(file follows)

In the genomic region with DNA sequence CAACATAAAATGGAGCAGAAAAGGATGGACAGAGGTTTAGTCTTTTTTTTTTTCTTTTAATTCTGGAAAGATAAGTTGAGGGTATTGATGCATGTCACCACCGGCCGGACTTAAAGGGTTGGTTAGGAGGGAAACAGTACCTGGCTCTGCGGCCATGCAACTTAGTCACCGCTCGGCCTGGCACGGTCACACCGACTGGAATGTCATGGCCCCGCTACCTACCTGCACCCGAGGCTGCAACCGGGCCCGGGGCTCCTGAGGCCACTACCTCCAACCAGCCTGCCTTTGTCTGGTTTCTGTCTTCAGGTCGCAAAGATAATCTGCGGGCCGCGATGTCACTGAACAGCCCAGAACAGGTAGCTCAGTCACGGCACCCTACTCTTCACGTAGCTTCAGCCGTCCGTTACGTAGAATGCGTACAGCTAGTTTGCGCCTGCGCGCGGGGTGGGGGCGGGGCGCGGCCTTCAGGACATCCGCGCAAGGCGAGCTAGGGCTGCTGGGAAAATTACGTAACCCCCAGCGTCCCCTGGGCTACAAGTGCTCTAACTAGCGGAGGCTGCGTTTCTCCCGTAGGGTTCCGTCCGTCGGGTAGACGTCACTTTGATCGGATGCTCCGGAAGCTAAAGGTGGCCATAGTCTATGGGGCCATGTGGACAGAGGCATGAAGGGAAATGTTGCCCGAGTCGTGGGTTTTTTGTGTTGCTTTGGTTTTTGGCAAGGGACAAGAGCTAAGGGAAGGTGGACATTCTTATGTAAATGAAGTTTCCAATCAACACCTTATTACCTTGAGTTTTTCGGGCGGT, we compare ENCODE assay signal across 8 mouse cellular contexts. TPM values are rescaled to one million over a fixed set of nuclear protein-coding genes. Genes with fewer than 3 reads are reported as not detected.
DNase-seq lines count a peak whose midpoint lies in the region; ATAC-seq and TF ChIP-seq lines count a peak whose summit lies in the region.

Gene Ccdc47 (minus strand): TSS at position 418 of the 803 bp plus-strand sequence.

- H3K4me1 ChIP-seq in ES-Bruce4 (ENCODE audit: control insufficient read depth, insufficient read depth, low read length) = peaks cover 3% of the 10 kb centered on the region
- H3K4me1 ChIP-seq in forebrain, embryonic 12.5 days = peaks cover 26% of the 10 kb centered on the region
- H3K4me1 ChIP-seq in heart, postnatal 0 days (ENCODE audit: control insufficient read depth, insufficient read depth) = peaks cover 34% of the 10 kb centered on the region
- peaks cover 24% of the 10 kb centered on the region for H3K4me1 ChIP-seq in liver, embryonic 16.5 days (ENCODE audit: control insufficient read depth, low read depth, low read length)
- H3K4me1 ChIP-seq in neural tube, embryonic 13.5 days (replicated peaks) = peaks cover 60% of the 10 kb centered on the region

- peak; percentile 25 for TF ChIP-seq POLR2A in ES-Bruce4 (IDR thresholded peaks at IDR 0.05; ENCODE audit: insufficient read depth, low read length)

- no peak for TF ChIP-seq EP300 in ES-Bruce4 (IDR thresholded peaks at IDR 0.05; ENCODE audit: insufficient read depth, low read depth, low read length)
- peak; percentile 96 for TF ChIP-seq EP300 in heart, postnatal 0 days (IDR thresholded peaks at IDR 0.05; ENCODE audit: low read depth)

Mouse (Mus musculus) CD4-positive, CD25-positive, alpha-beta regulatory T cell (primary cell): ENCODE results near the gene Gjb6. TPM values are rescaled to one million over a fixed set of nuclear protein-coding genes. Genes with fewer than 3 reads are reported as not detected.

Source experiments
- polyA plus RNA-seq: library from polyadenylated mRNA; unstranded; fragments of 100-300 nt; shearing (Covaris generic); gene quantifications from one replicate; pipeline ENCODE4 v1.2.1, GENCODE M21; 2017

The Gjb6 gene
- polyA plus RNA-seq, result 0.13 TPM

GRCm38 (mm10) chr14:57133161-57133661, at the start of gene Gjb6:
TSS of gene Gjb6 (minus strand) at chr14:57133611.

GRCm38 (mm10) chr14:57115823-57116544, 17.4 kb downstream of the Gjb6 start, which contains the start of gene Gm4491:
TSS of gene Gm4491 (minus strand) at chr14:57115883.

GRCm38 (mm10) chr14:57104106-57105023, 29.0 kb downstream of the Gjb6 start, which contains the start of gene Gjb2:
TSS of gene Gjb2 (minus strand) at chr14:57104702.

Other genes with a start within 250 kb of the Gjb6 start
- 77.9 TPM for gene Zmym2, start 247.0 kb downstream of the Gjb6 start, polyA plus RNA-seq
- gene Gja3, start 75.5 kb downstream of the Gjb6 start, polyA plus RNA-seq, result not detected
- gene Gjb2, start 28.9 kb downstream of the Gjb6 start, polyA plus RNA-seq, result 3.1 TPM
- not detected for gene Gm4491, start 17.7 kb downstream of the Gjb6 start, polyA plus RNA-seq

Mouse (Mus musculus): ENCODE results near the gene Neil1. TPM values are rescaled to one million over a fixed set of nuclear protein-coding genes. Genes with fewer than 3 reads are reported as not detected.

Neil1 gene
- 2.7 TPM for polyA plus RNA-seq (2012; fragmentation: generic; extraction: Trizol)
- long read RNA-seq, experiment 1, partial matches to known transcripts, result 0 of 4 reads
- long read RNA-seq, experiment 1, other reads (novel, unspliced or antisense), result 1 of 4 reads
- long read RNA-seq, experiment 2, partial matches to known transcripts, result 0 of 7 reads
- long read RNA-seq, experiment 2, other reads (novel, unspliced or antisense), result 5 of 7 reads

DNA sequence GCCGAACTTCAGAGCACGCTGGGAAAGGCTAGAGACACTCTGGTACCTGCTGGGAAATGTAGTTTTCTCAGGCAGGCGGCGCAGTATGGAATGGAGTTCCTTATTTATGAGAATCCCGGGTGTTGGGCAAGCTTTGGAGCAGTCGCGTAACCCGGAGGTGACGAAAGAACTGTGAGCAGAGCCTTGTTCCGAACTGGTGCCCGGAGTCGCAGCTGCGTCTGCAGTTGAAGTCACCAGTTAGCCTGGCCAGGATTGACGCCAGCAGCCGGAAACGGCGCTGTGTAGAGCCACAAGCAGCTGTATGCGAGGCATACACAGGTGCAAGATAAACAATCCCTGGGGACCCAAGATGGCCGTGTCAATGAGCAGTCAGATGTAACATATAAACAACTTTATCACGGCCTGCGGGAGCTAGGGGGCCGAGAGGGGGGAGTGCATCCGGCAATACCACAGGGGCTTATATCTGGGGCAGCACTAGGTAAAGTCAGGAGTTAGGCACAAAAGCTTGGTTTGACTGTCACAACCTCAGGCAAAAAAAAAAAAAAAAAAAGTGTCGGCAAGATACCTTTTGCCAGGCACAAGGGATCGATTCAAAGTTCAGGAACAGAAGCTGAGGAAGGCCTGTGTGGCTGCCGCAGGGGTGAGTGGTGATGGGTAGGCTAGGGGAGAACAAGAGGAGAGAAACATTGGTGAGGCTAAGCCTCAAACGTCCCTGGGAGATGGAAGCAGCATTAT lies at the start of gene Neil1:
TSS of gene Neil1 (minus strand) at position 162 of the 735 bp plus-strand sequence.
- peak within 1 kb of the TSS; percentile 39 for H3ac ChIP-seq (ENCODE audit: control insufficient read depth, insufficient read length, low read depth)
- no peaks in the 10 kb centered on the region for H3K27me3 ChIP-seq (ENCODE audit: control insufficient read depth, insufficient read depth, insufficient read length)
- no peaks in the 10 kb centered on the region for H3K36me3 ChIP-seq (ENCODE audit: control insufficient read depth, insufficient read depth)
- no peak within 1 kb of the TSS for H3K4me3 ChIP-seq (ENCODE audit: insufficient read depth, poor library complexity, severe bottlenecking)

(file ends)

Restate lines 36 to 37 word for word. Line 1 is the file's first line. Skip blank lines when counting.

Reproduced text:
TSS of gene Neil1 (minus strand) at position 162 of the 735 bp plus-strand sequence.
- peak within 1 kb of the TSS; percentile 39 for H3ac ChIP-seq (ENCODE audit: control insufficient read depth, insufficient read length, low read depth)